Abilities Expo offers a ‘wealth of knowledge’ for people with disabilities


The Ebele Uzamere kids hadn’t planned on tackling a 25ft rock climbing wall on Saturday. But when they arrived at Expo Abilities 2022 at the NRG Center and saw other kids in wheelchairs waiting to get on, they suddenly wanted to give it a try.

Uzamere helped strap each child into a safety harness. She sealed off their portable fans. Then they suddenly became mountaineers when a system of ropes and pulleys lifted them into the air. Spectators cheered as they victoriously rang a bell near the top of the wall.

Long after their climbs were over, the kids were still smiling.

“Every time I come here I have received something that has been useful to me,” said Uzamere, whose son and two daughters suffer from spinal muscular atrophy, a disease that attacks the nerve cells that control movement. muscle.

The wall is one of the highlights of an event that has brought a wealth of new experiences and knowledge to people with disabilities for over 40 years.

The Abilities Expo, which is free and runs through Sunday in Houston, offers workshops on topics including accessible travel destinations and service dog lessons. Attendees can watch wheelchair fencing, rugby and lacrosse. About 120 exhibitors present products and new technologies.

“It’s a cool sight,” said Houston professor Lex Frieden, a longtime advocate who helped draft the Americans with Disabilities Act and attended the exhibit on Saturday. There is no shortage of challenges for people with disabilities, he said, but the exhibition helps to raise awareness and open up possibilities for people.

“They definitely do a lot for the community,” Frieden said.

The Abilities Expo was started in 1979 by Richard Wooten, a polio survivor in California who struggled to find products designed specifically for people with disabilities.

“I thought to myself, ‘If I have problems, there are definitely other problems too,'” Wooten told the Los Angeles Times in a 1993 article.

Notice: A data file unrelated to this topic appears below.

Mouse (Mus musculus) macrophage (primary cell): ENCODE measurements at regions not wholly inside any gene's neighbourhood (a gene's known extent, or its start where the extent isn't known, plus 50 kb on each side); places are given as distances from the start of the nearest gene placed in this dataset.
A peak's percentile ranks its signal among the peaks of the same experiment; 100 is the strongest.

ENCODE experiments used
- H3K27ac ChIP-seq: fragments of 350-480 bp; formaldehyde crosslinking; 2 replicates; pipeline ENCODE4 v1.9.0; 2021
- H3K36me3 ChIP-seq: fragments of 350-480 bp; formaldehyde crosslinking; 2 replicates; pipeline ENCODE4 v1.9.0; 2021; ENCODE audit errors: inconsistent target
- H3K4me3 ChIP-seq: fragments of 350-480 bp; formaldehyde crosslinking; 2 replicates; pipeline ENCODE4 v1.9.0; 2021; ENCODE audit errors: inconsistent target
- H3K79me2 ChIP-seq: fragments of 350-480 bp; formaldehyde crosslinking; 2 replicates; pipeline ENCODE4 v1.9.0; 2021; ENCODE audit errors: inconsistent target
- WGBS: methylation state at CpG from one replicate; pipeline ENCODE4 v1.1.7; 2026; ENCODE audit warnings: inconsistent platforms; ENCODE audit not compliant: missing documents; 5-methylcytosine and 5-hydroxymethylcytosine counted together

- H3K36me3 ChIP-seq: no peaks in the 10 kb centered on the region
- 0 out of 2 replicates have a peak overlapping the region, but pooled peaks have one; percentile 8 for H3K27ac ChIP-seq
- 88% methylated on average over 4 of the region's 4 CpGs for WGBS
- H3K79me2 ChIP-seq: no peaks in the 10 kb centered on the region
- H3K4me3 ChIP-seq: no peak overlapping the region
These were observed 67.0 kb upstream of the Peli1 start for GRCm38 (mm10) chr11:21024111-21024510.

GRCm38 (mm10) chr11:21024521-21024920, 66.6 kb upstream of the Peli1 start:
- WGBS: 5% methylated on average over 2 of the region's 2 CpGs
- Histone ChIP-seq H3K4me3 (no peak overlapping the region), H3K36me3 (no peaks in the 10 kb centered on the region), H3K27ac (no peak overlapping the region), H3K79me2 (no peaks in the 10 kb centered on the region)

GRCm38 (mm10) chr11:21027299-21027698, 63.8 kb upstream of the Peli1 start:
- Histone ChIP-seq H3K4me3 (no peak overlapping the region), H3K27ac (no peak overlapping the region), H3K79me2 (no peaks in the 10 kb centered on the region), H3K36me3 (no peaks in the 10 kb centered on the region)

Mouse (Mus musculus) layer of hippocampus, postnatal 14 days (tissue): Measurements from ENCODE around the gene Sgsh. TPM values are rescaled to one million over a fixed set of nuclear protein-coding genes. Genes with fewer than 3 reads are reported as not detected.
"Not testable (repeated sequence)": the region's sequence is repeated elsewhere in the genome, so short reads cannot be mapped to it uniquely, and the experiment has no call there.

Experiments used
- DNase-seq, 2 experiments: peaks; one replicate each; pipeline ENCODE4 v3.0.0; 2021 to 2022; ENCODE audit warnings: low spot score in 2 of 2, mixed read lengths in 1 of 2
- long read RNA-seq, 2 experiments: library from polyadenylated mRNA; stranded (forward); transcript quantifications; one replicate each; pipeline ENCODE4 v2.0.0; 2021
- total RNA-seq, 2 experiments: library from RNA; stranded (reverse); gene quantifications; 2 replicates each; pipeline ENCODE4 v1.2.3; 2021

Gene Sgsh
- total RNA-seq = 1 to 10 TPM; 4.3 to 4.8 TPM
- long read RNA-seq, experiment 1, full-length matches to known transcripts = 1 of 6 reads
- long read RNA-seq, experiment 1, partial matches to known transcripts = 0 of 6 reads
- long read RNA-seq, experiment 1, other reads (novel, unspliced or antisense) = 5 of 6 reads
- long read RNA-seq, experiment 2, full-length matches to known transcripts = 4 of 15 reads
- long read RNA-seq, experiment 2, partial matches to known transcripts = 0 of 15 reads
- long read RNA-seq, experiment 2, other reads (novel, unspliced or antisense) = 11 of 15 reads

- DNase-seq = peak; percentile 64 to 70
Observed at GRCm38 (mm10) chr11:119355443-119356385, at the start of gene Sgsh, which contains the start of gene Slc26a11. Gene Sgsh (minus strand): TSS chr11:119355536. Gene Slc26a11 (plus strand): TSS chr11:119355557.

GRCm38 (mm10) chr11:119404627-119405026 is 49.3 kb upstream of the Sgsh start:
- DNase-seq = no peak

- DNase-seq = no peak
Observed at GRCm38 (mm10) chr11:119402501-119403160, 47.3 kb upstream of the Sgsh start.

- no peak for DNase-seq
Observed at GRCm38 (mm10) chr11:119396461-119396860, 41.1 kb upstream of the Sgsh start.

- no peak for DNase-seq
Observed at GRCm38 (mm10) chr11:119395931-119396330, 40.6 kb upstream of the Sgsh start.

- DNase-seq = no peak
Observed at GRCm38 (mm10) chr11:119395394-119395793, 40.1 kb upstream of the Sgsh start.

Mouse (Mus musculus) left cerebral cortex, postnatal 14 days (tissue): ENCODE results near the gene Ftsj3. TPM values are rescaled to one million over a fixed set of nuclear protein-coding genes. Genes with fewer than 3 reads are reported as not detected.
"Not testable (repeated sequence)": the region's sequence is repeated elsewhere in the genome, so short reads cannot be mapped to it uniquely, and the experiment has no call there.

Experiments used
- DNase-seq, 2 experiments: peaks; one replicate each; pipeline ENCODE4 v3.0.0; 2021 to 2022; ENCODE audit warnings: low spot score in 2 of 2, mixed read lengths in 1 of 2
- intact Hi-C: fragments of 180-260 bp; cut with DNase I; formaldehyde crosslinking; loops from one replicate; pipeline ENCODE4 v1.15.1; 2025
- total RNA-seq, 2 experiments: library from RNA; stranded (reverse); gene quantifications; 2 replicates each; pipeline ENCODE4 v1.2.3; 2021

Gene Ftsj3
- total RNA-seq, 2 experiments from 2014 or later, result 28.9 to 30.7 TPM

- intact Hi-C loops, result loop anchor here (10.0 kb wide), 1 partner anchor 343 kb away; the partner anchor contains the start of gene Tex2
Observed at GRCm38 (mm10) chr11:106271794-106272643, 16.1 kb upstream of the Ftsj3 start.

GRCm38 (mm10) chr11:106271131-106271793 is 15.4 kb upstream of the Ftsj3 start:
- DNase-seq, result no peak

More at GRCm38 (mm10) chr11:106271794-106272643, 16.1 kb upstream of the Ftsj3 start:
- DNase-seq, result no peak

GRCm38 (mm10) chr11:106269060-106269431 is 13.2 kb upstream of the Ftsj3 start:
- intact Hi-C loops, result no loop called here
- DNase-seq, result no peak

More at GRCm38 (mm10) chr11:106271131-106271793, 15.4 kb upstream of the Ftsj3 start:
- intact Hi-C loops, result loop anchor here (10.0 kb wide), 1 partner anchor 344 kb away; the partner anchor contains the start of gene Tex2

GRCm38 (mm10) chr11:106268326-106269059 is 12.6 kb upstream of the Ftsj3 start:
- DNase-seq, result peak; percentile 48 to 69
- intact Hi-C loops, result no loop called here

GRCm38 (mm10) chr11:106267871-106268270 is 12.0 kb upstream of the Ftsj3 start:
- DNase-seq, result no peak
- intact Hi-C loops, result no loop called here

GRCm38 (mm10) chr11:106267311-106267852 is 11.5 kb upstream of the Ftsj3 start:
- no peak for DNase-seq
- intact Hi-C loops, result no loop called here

Wooten then sold the rights to the show and it changed hands over the years until it was acquired in 2008 by 5Net4 Productions, a company owned by Lewis Shomer and David Korse. With a long history in the events industry, the duo expanded Abilities Expo from two to seven cities.

“People are finding products here that they didn’t even know existed, and it’s life-changing,” Shomer said. About 1,300 people attended the exhibit on Friday, Shomer said, and he expected more than 2,000 to arrive on Saturday.

Mountaineer Mark Wellman, who designed the pulley system that lifted the Uzamere children into the air at the climbing wall, said he wanted to give everyone a chance to experience the freedom of climbing and to open our eyes to what is possible.

“There is life after a spinal cord injury,” Wellman said. “There is life after amputation. There is life after a head injury. It’s about having a good life.”

After a rock climbing accident crippled him in 1982, Wellman said he never lost his love for the outdoors. In 1989, he made history as the first paraplegic to scale the 3,000 foot face of El Capitan in Yosemite National Park.

“This wall is their El Capitan,” Wellman said as a line of children waited their turn to scale it. “Twenty-five feet is a big deal for them. We take them out of their comfort zone.”

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